There is a long tradition comparing moral knowledge to mathematical knowledge. In this paper, I discuss apparent similarities and differences between knowledge in the two areas, realistically conceived. I argue that many of these are only apparent, while others are less philosophically significant than might be thought. The picture that emerges is surprising. There are definitely differences between epistemological arguments in the two areas. However, these differences, if anything, increase the plausibility of moral realism as compared to mathematical realism. It (...) is hard to see how one might argue, on epistemological grounds, for moral antirealism while maintaining commitment to mathematical realism. But it may be possible to do the opposite. (shrink)
Modal Security is an increasingly discussed proposed necessary condition on undermining defeat. Modal Security says, roughly, that if evidence undermines (rather than rebuts) one’s belief, then one gets reason to doubt the belief's safety or sensitivity. The primary interest of the principle is that it seems to entail that influential epistemological arguments, including Evolutionary Debunking Arguments against moral realism and the Benacerraf-Field Challenge for mathematical realism, are unsound. The purpose of this paper is to critically examine Modal Security in detail. (...) We develop and discuss what we take to be the strongest objections to the principle. One of the aims of the paper is to expose the weakness of these objections. Another is to reveal how the debate over Modal Security interacts with core problems in epistemology — including the generality problem, and the distinction between direct and indirect evidence. (shrink)
It is widely alleged that metaphysical possibility is “absolute” possibility (Kripke , Lewis , Rosen [2006, 16], Stalnaker [2005, 203], Williamson [2016, 460]). Indeed, this is arguably its metaphysical significance. Kripke calls metaphysical necessity “necessity in the highest degree” ([1980, 99]). Williamson calls metaphysical possibility the “maximal objective modality” [2016, 459]. Rosen says that “metaphysical possibility is the [most inclusive] sort of real possibility” ([2006, 16]). And Stalnaker writes, “we can agree with Frank Jackson, David Chalmers, Saul Kripke, David Lewis, (...) and most others who allow themselves to talk about possible worlds at all, that metaphysical necessity is necessity in the widest sense [2003, 203].” What exactly does the thesis that metaphysical possibility is absolute amount to? Is it true? In this article, I argue that, assuming that the thesis is not merely terminological, and lacking in any metaphysical interest, it is an article of faith. I conclude with the suggestion that metaphysical possibility may lack the metaphysical significance that is widely attributed to it. (shrink)
In his précis of a recent book, Richard Joyce writes, “My contention…is that…any epistemological benefit-of-the-doubt that might have been extended to moral beliefs…will be neutralized by the availability of an empirically confirmed moral genealogy that nowhere…presupposes their truth.” Such reasoning – falling under the heading “Genealogical Debunking Arguments” – is now commonplace. But how might “the availability of an empirically confirmed moral genealogy that nowhere… presupposes” the truth of our moral beliefs “neutralize” whatever “epistemological benefit-of-the-doubt that might have been extended (...) to” them? In this article, I argue that there appears to be no satisfactory answer to this question. The problem is quite general, applying to all arguments with the structure of Genealogical Debunking Arguments aimed at realism about a domain meeting two conditions. The Benacerraf-Field Challenge for mathematical realism affords an important special case. (shrink)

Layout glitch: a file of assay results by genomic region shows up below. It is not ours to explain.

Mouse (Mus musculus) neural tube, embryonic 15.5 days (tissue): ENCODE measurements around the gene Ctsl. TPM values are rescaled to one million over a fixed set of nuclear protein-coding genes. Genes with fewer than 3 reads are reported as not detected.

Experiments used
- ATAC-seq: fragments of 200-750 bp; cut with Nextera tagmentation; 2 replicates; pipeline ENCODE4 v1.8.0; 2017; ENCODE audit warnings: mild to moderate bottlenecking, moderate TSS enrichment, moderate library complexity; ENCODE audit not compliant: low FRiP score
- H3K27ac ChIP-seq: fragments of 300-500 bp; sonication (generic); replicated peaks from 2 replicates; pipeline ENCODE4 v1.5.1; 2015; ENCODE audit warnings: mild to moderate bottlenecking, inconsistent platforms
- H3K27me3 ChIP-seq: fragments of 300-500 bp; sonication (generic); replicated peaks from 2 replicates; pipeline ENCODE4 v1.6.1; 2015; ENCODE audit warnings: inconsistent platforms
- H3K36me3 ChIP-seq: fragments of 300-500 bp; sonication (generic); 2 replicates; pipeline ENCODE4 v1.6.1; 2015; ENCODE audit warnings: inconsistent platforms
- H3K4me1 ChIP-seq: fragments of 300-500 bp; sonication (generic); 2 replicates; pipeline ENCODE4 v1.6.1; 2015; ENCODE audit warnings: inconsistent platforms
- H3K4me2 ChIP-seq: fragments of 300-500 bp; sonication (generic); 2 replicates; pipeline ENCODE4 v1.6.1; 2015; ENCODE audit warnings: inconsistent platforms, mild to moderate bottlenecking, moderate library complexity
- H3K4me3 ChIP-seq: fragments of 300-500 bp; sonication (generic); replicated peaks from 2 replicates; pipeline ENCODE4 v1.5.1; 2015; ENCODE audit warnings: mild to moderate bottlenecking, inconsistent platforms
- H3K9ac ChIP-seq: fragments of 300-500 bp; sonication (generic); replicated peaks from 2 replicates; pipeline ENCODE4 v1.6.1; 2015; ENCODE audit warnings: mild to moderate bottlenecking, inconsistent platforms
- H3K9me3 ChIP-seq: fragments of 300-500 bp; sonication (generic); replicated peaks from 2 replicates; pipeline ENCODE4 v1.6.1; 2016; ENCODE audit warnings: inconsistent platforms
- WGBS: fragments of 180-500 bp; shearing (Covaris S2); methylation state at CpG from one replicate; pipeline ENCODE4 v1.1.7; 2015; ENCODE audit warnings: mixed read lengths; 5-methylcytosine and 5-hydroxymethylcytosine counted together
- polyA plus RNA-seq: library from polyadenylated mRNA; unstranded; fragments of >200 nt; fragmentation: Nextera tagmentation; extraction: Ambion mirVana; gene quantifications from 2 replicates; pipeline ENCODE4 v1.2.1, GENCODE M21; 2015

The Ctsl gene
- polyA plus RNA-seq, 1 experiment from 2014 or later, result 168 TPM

Ethics and mathematics have long invited comparisons. On the one hand, both ethical and mathematical propositions can appear to be knowable a priori, if knowable at all. On the other hand, mathematical propositions seem to admit of proof, and to enter into empirical scientific theories, in a way that ethical propositions do not. In this article, I discuss apparent similarities and differences between ethical (i.e., moral) and mathematical knowledge, realistically construed -- i.e., construed as independent of human mind and languages. (...) I argue that some are are merely apparent, while others are of little consequence. There is a difference between the cases. But it is not an epistemological difference per se. The difference, surprisingly, is that ethical knowledge, if it is practical, cannot fail to be objective in a way that factual knowledge can. One upshot of the discussion is radicalization of Moore’s Open Question Argument. Another is that the concepts of realism and objectivity, which are widely identified, are actually in tension. (shrink)
Scanlon’s Being Realistic about Reasons (BRR) is a beautiful book – sleek, sophisticated, and programmatic. One of its key aims is to demystify knowledge of normative and mathematical truths. In this article, I develop an epistemological problem that Scanlon fails to explicitly address. I argue that his “metaphysical pluralism” can be understood as a response to that problem. However, it resolves the problem only if it undercuts the objectivity of normative and mathematical inquiry.